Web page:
Sunday, February 10, 2013

If the World Is Getting Better, Isn't It Simpler to Think That God is Helping?

I believe the world is getting better.  The material evidence is all around us, as I have written before.

I believe that God guides the general direction of the world with a providential hand.

Most of the writers who share my belief that the world is getting better seem to atheists who believe in naturalistic evolution. 

If you are a naturalistic evolutionist who does not believe the world is getting better, then you have no problem - species simply adapt to whatever the environment happens to be at the moment, without direction or meaning.  The world is neither getting better nor getting worse, because there is no naturalistic meaning to those terms when applied to all existence. Evolution is simply change over time.

But naturalistic evolutionists who do believe in progress have to go through some elaborate twists to explain both why our evolutionary practice seems to show a positive design without a designer, and how we keep progressing even though our evolved psychology is pessimistic.

It seems to me that theistic evolution is a simpler account of how a species designed for both hope and fear, designed for pessimistic assumptions but optimistic actions, can in fact achieve such progress.

I don't have an elaborate philosophical argument here.  I just think that people who see that the world is improving through the amazing collective action of creative humans are halfway to seeing that we are meant for this by a Creator.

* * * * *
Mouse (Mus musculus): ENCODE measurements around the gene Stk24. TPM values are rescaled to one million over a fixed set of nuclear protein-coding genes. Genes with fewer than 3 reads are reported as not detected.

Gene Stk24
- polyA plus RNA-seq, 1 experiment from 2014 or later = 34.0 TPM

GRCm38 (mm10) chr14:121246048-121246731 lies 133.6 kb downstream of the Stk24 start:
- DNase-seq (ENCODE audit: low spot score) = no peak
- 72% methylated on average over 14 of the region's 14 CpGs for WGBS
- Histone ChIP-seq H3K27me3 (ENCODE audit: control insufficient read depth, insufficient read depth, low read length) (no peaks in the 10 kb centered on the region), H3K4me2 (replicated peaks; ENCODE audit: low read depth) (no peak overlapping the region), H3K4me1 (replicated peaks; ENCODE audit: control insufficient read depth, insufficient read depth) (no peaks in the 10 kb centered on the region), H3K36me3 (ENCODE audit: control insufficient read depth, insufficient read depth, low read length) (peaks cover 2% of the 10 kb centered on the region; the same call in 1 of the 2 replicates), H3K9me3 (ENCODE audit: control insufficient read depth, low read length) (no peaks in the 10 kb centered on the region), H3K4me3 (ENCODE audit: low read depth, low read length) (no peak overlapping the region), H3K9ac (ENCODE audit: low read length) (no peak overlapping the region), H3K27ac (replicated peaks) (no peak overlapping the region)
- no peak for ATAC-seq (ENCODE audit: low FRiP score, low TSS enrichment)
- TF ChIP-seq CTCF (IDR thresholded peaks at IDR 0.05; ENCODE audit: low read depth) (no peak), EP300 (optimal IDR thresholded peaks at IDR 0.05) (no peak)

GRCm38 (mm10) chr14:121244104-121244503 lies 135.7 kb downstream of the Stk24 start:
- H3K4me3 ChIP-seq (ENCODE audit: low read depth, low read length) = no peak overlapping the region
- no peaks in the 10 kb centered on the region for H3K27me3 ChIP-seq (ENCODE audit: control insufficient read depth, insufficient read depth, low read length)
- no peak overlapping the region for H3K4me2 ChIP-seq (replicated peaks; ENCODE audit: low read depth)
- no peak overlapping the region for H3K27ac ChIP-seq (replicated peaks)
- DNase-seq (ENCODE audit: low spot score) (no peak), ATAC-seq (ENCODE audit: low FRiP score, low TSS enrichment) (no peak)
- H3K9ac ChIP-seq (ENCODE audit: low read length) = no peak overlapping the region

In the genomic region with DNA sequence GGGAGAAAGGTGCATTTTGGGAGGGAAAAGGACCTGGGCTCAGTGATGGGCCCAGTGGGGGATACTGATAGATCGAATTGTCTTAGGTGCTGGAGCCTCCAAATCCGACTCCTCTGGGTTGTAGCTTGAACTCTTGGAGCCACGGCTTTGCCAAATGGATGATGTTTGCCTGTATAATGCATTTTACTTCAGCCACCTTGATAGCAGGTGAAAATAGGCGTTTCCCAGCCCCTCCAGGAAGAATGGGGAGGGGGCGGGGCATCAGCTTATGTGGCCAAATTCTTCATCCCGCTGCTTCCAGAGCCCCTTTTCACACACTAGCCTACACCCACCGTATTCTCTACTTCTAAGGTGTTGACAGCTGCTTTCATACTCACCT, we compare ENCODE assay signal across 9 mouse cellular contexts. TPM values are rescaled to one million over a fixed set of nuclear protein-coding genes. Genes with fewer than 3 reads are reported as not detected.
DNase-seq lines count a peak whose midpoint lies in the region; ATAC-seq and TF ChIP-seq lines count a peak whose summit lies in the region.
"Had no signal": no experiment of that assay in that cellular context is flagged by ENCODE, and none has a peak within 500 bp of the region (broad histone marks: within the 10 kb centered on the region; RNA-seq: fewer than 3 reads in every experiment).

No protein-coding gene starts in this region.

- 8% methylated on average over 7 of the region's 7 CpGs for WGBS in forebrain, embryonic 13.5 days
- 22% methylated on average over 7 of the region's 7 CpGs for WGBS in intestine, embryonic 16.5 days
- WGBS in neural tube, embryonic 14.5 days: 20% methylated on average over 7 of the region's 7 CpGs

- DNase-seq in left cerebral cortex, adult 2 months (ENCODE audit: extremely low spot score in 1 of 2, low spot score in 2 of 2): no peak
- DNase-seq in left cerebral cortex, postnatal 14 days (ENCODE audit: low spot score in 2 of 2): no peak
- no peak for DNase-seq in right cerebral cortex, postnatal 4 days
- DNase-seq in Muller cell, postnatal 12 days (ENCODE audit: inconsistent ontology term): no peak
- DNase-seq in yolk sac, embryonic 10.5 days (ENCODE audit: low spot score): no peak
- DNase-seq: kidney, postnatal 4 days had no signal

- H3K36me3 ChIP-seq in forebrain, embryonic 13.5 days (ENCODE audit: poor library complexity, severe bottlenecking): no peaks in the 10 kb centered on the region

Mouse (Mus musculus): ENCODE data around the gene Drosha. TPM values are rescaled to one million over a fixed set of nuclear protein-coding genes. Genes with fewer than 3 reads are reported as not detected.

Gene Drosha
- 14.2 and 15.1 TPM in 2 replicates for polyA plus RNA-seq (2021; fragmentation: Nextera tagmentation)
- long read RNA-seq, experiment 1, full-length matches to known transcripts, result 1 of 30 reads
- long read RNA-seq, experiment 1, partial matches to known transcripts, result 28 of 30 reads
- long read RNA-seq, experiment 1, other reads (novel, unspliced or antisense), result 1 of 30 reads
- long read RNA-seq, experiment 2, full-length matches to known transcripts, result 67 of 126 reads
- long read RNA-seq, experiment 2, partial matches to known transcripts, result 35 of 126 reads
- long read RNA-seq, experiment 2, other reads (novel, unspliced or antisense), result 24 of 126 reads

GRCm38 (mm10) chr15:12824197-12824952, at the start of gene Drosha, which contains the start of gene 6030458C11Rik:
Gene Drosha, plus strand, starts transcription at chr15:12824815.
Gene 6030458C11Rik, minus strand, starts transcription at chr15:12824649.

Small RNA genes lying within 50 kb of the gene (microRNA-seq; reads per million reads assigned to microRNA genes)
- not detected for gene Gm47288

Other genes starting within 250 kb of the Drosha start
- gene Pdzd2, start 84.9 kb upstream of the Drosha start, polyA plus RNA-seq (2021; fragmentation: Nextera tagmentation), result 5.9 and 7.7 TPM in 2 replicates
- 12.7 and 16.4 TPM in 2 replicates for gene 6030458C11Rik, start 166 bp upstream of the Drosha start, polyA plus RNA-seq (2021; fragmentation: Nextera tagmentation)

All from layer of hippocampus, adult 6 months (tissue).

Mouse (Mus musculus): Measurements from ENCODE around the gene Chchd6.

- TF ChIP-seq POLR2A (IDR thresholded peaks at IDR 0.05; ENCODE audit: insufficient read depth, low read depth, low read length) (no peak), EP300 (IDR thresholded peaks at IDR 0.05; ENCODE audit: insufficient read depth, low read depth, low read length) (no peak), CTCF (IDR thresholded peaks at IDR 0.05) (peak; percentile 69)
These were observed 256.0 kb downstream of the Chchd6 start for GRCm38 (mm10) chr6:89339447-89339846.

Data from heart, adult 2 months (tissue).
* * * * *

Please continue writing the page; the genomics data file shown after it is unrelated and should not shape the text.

infidel said...

But there is always the problem of pain.Why does God stand by and watch the innocent suffer.

Sr Edith said...

Thank you for this reflection.

The problem of pain is a tough one if we take as premise that physical well-being on this earth is the highest good, and pain its antithesis. That's an assumption not shared by Christians. Even philosophically, most people look back at many times of trial and see in them great community, teamwork, love for others. Some soldiers miss the deep bonding of the battlefield even as they are glad to be home and safer. We don't appreciate things nearly as much when they come easily as when they cost toil and tears. So the existence of "pain" is not itself necessarily a problem.

The Holocaust, cancer, tsunamis, fires, senseless killing in schools -- these do have innocent victims. Some of these are acts of evil -- free human will gone awry -- but some are just inexplicable.

Still: the perspective about the direction of change, overall, is worth thinking about.

infidel said...

Inexplicable, is a weak answer for evil. I am a practicing Roman Catholic.

Constructive Feedback said...

[quote]Anything Else Gotten Better?

•Sex discrimination
•Race discrimination
•Sexual-orientation discrimination
•Handicap discrimination
•Imperial control of colonized people
•Totalitarianism and authoritarianism
Is that all you’ve got?

Where does evidence of the increased ORGANIC COMPETENCIES among the "Least Of These" who entrusted their hopes for development into a "progressive system of governance" fit into your array of measures?

If the "advancements" that you speak of take place inside of a system of $16T fiat debt and one day the people are moved out to be exposed - would any of these gains be retained?